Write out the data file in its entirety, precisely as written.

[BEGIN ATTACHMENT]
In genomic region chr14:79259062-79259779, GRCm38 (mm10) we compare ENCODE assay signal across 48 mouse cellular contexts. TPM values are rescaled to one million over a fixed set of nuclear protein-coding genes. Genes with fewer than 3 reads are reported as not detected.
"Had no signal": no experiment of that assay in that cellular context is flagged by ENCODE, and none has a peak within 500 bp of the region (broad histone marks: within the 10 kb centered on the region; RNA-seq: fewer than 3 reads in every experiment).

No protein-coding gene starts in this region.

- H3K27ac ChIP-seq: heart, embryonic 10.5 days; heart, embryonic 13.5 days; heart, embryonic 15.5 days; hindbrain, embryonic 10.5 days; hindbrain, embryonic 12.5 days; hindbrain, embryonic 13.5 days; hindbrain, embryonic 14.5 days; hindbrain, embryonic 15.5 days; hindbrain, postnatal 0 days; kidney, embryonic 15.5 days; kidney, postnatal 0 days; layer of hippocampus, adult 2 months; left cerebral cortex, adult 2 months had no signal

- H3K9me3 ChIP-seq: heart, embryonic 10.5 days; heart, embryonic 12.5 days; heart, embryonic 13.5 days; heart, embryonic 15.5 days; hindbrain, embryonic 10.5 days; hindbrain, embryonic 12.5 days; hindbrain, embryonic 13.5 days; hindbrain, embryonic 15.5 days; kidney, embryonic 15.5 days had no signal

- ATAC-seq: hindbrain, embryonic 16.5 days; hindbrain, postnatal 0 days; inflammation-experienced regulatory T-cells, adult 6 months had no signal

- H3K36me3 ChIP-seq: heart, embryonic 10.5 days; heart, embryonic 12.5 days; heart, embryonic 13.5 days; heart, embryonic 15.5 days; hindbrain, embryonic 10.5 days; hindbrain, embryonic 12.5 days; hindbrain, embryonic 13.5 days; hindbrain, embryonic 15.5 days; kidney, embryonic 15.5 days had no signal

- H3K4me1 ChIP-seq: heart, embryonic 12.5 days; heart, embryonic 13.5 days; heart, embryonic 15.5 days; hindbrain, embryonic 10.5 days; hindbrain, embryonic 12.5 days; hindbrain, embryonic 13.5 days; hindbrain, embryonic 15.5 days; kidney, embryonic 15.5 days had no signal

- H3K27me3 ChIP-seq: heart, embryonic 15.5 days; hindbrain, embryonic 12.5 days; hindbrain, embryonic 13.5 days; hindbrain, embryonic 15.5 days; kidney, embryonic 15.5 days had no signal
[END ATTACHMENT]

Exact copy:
In genomic region chr14:79259062-79259779, GRCm38 (mm10) we compare ENCODE assay signal across 48 mouse cellular contexts. TPM values are rescaled to one million over a fixed set of nuclear protein-coding genes. Genes with fewer than 3 reads are reported as not detected.
"Had no signal": no experiment of that assay in that cellular context is flagged by ENCODE, and none has a peak within 500 bp of the region (broad histone marks: within the 10 kb centered on the region; RNA-seq: fewer than 3 reads in every experiment).

No protein-coding gene starts in this region.

- H3K27ac ChIP-seq: heart, embryonic 10.5 days; heart, embryonic 13.5 days; heart, embryonic 15.5 days; hindbrain, embryonic 10.5 days; hindbrain, embryonic 12.5 days; hindbrain, embryonic 13.5 days; hindbrain, embryonic 14.5 days; hindbrain, embryonic 15.5 days; hindbrain, postnatal 0 days; kidney, embryonic 15.5 days; kidney, postnatal 0 days; layer of hippocampus, adult 2 months; left cerebral cortex, adult 2 months had no signal

- H3K9me3 ChIP-seq: heart, embryonic 10.5 days; heart, embryonic 12.5 days; heart, embryonic 13.5 days; heart, embryonic 15.5 days; hindbrain, embryonic 10.5 days; hindbrain, embryonic 12.5 days; hindbrain, embryonic 13.5 days; hindbrain, embryonic 15.5 days; kidney, embryonic 15.5 days had no signal

- ATAC-seq: hindbrain, embryonic 16.5 days; hindbrain, postnatal 0 days; inflammation-experienced regulatory T-cells, adult 6 months had no signal

- H3K36me3 ChIP-seq: heart, embryonic 10.5 days; heart, embryonic 12.5 days; heart, embryonic 13.5 days; heart, embryonic 15.5 days; hindbrain, embryonic 10.5 days; hindbrain, embryonic 12.5 days; hindbrain, embryonic 13.5 days; hindbrain, embryonic 15.5 days; kidney, embryonic 15.5 days had no signal

- H3K4me1 ChIP-seq: heart, embryonic 12.5 days; heart, embryonic 13.5 days; heart, embryonic 15.5 days; hindbrain, embryonic 10.5 days; hindbrain, embryonic 12.5 days; hindbrain, embryonic 13.5 days; hindbrain, embryonic 15.5 days; kidney, embryonic 15.5 days had no signal

- H3K27me3 ChIP-seq: heart, embryonic 15.5 days; hindbrain, embryonic 12.5 days; hindbrain, embryonic 13.5 days; hindbrain, embryonic 15.5 days; kidney, embryonic 15.5 days had no signal